Concealment played a huge role in the cover up of what the Big Tobacco companies knew. During the film, clips of a court hearing demonstrate all the CEOs, also known as the seven dwarves, sworn in under oath lying about their consciousness of nicotine’s addictive properties and how it is essentially a drug. The big tobacco companies in the film, like many other companies and brands, use NDAs (non-disclosure agreements) to conceal and maintain secrets they do not want the public, the government, or anyone who isn’t on the inside to know. These secrets would virtually destroy their industry, so they use a government document to stop people from sharing any of this information. Although hundreds of people have attempted suing these companies for damages, medical expenses, and long-term pain and suffering, they win time after time by simply pulling out their wallets. These companies are the literal representation of lying and concealment in a corrupt manner. They are fully aware of what their product is doing and is capable of, yet they continue to put the people’s health at risk, not informing them of what chemicals are actually being put into the product because it keeps money flowing into their pockets.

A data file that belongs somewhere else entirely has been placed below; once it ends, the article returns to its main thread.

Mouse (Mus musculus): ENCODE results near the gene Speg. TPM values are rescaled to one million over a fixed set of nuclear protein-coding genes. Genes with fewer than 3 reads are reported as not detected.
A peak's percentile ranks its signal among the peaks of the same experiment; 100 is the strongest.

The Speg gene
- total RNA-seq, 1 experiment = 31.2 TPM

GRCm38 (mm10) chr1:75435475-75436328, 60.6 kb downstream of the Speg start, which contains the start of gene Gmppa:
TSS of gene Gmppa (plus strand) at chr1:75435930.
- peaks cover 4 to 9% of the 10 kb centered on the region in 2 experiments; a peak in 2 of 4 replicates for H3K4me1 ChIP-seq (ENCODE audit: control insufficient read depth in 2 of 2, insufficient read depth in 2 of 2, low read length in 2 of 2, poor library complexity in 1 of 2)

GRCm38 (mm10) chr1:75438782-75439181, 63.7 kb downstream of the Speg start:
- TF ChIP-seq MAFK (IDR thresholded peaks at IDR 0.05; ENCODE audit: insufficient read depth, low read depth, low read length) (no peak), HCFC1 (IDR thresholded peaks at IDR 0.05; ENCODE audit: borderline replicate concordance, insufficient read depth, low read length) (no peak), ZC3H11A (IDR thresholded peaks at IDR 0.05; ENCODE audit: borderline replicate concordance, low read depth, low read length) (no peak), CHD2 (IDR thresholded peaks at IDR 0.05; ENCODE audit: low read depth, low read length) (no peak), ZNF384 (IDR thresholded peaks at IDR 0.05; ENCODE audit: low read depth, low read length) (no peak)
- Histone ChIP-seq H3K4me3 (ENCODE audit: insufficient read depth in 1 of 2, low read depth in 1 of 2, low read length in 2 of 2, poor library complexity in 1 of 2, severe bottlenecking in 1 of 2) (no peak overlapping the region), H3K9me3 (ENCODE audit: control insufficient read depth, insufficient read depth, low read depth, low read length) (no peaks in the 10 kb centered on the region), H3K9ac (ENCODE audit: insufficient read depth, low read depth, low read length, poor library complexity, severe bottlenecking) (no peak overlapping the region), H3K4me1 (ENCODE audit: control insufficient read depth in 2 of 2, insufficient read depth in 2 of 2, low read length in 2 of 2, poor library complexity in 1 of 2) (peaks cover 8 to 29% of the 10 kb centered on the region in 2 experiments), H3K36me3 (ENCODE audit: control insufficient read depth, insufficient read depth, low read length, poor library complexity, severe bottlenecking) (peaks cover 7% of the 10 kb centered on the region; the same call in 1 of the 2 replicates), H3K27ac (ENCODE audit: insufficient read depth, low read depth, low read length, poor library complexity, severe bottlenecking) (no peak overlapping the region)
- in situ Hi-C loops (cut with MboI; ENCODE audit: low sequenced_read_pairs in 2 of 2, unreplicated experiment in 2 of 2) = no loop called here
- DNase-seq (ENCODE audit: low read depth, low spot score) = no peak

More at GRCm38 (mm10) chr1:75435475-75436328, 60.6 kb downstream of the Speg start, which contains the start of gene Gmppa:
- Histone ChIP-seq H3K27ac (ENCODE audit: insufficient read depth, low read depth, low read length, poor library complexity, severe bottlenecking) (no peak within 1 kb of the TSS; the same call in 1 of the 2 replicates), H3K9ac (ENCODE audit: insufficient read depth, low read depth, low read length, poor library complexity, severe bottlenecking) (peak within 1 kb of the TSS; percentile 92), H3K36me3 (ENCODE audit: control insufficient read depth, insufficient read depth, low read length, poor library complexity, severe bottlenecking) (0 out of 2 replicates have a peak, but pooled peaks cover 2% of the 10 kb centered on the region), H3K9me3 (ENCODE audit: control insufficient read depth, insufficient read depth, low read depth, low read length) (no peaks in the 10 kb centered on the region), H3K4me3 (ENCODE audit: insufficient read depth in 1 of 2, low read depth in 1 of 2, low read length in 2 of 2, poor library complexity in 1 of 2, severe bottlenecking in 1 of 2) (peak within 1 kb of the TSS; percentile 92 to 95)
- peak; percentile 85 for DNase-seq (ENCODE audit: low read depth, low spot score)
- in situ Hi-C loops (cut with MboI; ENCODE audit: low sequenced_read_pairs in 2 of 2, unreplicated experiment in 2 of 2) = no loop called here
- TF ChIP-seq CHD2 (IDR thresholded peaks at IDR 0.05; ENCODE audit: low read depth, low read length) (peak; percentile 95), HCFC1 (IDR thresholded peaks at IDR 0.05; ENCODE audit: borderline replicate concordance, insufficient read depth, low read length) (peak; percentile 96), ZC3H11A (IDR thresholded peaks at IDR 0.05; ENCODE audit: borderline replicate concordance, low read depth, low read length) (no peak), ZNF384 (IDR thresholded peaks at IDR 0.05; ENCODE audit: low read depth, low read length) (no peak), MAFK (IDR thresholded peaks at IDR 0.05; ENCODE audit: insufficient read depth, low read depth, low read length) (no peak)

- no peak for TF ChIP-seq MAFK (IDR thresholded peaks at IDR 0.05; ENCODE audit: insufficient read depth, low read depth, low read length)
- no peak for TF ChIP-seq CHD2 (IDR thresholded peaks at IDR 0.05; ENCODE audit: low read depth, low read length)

The Insider
Image result for the insider

Question 2

Jeffry Wigand’s non-disclosure agreement (NDA) affects the flow of information because it stops him from giving information he believes is morally right to provide.Wigand sacrificed many things when he decided to talk to the press. Morally, he believes that he should share this information because it would benefit the American people who are being lied to by the big tobacco companies, but now he is cautious in sharing confidential information to avoid certain consequences like going to jail and not being able to get medical coverage for his daughter.

B&W has its employees sign this agreement so they can control what information flows in or out. These agreements stop any sensitive information from leaking and essentially these secrets allow them to lie. These documents also keep information, formulas, recipes, out of the hands of other companies who might want to use it for their own benefit. The NDA allows the company to sue the person who breaks the agreement in the contract, allows them to place a gag order on that person, and if that person decides to continue talking, they will be found in contempt of court and could face jail-time.Brown & Williamson’s argument for the NDA is that if contractually bound information were revealed, they would essentially lose customers and lose a lot of lawsuits.